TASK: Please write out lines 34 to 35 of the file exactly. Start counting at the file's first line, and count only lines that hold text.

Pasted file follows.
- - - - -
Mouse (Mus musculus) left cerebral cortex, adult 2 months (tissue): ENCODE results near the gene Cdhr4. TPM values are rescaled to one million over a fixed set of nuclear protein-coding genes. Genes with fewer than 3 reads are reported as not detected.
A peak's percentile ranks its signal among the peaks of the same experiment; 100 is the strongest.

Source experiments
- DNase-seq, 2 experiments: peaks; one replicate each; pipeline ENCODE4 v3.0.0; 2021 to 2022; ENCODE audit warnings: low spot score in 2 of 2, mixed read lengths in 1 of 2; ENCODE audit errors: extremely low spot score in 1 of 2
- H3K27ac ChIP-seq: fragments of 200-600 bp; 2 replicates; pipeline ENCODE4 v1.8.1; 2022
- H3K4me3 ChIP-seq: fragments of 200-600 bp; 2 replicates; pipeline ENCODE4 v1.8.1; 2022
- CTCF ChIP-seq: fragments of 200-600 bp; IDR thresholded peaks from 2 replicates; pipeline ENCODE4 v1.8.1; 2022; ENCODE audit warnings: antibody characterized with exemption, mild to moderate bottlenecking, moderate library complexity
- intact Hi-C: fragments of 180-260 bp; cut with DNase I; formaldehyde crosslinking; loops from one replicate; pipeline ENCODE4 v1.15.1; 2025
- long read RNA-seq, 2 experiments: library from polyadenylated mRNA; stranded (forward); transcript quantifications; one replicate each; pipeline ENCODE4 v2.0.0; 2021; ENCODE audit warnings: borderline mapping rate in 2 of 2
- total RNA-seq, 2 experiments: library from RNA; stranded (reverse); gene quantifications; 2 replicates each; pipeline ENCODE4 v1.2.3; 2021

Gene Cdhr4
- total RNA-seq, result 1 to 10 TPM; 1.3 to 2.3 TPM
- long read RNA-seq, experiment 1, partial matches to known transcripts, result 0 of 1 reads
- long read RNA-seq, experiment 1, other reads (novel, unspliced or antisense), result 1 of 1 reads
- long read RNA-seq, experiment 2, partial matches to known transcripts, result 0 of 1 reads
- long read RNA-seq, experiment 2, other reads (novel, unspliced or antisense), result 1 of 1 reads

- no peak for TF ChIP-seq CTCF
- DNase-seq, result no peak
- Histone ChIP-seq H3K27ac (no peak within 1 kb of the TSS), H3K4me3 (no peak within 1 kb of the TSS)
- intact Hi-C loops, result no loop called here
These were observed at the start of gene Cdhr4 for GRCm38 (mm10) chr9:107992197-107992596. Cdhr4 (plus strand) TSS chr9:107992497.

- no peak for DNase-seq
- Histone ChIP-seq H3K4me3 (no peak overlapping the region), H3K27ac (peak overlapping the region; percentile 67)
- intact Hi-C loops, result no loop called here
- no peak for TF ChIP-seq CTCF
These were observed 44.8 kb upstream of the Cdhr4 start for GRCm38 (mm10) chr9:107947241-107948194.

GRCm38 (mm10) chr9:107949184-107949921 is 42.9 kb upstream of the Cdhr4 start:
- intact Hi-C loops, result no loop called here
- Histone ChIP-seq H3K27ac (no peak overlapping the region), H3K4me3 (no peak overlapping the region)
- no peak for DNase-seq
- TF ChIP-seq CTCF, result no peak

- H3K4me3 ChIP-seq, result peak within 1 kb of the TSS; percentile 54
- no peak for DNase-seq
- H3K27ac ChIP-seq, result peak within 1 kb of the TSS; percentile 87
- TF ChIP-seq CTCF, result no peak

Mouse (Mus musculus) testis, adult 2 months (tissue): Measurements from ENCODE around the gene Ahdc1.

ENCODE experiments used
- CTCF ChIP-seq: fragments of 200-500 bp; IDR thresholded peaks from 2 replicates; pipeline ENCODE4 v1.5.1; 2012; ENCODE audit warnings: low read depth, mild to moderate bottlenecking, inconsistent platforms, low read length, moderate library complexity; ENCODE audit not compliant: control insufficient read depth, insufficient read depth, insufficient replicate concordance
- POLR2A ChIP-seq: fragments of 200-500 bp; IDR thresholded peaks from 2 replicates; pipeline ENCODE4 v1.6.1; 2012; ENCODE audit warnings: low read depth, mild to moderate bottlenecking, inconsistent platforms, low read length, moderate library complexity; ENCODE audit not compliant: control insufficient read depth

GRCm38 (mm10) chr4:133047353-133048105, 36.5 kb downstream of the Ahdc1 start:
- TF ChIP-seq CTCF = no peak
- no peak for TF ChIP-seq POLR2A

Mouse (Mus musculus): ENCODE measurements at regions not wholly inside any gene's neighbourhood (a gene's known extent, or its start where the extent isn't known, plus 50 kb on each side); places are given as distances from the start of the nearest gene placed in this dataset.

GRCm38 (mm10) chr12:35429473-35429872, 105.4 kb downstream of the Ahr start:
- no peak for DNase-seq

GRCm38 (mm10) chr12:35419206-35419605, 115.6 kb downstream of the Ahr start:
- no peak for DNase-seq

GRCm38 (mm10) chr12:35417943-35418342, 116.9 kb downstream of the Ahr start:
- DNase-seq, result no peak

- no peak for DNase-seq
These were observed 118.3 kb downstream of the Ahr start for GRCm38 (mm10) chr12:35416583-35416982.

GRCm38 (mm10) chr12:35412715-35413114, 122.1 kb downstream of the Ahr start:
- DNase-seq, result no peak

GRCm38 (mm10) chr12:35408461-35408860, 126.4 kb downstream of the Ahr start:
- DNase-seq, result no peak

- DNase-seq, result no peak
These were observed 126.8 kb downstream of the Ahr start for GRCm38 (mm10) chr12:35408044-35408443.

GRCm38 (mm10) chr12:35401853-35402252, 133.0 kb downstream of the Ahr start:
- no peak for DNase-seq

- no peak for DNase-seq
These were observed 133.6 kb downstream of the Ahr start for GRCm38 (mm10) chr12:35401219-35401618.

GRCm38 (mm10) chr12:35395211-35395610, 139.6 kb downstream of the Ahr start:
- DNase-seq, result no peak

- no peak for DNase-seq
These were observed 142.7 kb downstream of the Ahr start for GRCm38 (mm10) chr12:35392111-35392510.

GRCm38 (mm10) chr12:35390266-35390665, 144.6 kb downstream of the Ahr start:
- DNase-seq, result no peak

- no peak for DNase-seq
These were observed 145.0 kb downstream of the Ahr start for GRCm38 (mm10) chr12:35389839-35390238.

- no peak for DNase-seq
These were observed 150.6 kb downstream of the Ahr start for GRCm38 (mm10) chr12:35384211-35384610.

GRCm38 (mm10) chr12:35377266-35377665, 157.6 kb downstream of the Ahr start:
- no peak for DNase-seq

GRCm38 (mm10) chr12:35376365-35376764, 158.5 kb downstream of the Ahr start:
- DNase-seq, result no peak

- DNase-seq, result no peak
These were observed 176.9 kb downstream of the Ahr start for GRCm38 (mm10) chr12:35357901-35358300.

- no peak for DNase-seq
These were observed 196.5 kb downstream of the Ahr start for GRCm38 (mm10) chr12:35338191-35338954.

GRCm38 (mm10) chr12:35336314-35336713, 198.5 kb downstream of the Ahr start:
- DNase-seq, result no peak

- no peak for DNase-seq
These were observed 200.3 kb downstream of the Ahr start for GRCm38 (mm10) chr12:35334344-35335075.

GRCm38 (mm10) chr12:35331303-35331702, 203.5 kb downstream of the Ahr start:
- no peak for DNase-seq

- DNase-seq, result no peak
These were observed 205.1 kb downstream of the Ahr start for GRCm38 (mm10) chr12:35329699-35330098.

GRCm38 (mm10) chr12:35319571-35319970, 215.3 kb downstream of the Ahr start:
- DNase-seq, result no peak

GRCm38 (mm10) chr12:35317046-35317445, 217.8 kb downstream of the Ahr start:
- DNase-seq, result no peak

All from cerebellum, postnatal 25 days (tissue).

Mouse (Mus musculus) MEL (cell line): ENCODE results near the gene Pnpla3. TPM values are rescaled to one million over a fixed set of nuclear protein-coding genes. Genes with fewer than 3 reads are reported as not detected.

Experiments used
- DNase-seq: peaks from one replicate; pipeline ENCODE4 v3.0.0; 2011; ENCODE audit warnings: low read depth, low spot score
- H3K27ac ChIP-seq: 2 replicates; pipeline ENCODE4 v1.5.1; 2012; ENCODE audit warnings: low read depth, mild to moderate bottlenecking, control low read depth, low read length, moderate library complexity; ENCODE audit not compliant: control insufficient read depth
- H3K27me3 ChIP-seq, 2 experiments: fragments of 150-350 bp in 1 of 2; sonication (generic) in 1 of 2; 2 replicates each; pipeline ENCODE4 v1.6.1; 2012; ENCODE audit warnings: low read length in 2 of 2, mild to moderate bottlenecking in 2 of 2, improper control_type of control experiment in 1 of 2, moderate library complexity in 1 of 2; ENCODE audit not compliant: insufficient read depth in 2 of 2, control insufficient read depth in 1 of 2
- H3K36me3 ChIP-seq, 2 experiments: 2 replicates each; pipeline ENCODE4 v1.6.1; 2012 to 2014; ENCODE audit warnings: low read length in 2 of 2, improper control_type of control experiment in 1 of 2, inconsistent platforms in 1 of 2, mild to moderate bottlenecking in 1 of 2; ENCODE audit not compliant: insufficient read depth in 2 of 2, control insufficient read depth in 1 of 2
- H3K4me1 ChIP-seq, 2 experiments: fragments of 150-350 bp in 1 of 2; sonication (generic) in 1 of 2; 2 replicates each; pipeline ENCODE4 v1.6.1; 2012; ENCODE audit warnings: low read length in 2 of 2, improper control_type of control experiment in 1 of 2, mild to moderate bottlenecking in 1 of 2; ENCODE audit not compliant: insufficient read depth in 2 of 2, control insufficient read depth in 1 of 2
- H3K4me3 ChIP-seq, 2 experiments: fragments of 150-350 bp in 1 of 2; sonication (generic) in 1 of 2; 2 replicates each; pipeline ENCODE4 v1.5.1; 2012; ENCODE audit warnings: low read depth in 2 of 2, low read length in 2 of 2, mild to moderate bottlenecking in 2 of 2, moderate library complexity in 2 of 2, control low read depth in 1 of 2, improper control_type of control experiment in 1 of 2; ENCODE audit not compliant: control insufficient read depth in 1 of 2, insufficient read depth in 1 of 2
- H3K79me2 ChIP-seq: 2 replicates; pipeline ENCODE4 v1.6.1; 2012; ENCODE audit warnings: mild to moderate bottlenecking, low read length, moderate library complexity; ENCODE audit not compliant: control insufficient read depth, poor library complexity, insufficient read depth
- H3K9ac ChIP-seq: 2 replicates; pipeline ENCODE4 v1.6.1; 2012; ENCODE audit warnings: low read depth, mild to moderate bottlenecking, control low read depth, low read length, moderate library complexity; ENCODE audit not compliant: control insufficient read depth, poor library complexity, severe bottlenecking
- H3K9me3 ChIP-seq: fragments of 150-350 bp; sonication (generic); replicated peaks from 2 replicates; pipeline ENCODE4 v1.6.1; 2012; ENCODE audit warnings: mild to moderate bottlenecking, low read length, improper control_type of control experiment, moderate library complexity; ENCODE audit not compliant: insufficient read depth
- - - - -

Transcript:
- H3K27ac ChIP-seq, result peak within 1 kb of the TSS; percentile 87
- TF ChIP-seq CTCF, result no peak